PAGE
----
Stadium tourism, an expanding field, generates income and entertainment, as well as enhancing residents’ sense of belonging and pride
Sports have no limits. Whether it’s the Olympics or a neighborhood soccer match, it has the ability to unite the most diverse people to achieve the same goal. No wonder it drives millions of people every year to visit new places. For example, in 2014, the year Brazil hosted the World Cup, the country recorded 6,429,852 international tourist arrivals, according to statistics Tourism Statistical Book 2015 Affiliated to the Ministry of Tourism. In this scenario, stadiums have been and continue to play a major role in national and international tourism.
According to Melina Manhaes Rodriguez, a doctoral student in tourism at the College of Arts, Sciences and Humanities at the University of the South Pacific, the challenge that must be faced when talking about stadium tourism is “generating sufficient revenues to cover the costs of building and maintaining the stadiums. Stadiums, they are looking for alternatives to income in these stadiums.” Places, not only through selling tickets, advertising or renting shows and conferences, but through other entertainment and tourism practices.There is therefore an incentive for these spaces to be profitable and tourism is a promising option.
Types of tourism
The doctoral student explains that the relationship between tourism and sports occurs in three different ways. There is sports tourism, in which tourists travel to practice their sport. Another form is sports event tourism, where an individual travels to watch World Cup matches or the Olympic Games, for example. The final form is nostalgia tourism, which involves visiting sports stadiums, arenas or museums out of a search for knowledge, culture or meaning.
In Europe, many popular playgrounds already offer well-designed tourist experiences. As a strategy to preserve and highlight these spaces, historical and cultural activities and permanent exhibitions are encouraged to promote their collections. It complements the use of stadiums outside the sporting competition season, and encourages local, national and international tourism. Melina Rodriguez highlights Barcelona’s Camp Nou, which was the first stadium to be given a stadium-themed tour in 1984.
In addition to guided tours of the stadium and the different sectors that make up the stadium, visitors can also find museums in some places. This is the case of the Estádio da Luz in Lisbon, which offers entry to the Cosme Damião Museum. Melina also pointed out other activities that could make up this experience: “multilingual artists, an exhibition of paintings, texts and other artistic expressions and symbols of important moments in the club’s history, among other possibilities.”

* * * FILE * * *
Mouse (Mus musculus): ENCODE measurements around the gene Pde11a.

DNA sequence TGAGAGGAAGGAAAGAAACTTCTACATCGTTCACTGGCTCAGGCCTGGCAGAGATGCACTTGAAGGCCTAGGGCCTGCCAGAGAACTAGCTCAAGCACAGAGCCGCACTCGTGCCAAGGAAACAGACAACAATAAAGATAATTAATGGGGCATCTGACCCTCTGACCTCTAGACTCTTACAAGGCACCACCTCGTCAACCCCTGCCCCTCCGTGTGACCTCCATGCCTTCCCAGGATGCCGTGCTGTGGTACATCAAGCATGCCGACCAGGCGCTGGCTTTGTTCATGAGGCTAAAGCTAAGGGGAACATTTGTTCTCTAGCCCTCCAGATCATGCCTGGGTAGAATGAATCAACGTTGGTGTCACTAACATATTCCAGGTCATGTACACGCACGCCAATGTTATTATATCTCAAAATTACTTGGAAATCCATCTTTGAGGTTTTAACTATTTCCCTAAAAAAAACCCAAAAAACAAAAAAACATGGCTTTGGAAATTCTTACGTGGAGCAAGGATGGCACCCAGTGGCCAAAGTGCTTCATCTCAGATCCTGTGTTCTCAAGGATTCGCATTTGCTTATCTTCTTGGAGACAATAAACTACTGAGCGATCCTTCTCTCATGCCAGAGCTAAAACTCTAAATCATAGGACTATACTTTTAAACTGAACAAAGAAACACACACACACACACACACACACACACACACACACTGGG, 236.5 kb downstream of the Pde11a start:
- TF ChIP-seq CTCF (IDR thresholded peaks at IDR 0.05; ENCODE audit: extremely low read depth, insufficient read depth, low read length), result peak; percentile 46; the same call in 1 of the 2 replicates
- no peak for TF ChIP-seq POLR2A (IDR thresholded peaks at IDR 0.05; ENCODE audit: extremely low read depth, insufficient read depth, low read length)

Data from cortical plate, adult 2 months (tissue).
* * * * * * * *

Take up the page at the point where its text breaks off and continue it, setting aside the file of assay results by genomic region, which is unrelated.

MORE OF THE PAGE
Brazil and neighbors
In Latin America, we found some similar experiences. The museum at the Monumental de Nuñez Stadium, in Buenos Aires (Argentina), or even the Centenário Stadium in Montevideo (Uruguay), or the Jornalista Mário Filho Stadium (Maracanán), in Rio de Janeiro (Brazil), are successful examples of the integration of these places with tourism. .
In Brazil, many stadiums have had to adapt to hosting major sporting events such as the 2014 FIFA World Cup and the 2016 Olympic Games. This means that they have begun to allow visits to places such as the Trophy Room, and to create indoor tours, for example, in the stadiums of the top four clubs in Sao Paulo. The capital, São Paulo, also has one of the country’s premier sporting cultural heritage initiatives: the Football Museum – which also houses the Reference Center for Brazilian Football, an area dedicated to the research, promotion and management of football-related collections, memories and archives.
Sports and nostalgia
An expanding field in the Brazilian context is nostalgia tourism. Milena comments on the thesis gravity Tourism in football stadiums: visiting Arena Corinthians Stadium, Written by Doctor of Tourism Felipe Romano, who discusses visiting the football stadium and its uses, as well as the sport and the relationship with the club. “Through nostalgia tourism, teams present the historical achievements of their own football, region and country and various aspects of local culture related to the sport, which can reflect the identity of the nation, for example, by reproducing the colors of the flag on the uniform. In this way, it enables income generation.” creative entertainment and the tourist’s experience of local culture, while enhancing residents’ sense of belonging and pride,” comments the doctoral student.
*Under the supervision of Paolo Capuzzo
Tourism Sciences Bulletin
Graduate Program in Tourism in the College of Arts, Sciences, and Humanities-USP, USP Radio, and USP Magazine
production – Alexandre Panoso Neto, Lucía Silveira Santos, Vitor Silva Freire, and Melina Manhas Rodriguez
Co-production – Cinderella Caldera, Tulio Gonzaga, Julia Estanislao, Guilherme Castro Souza
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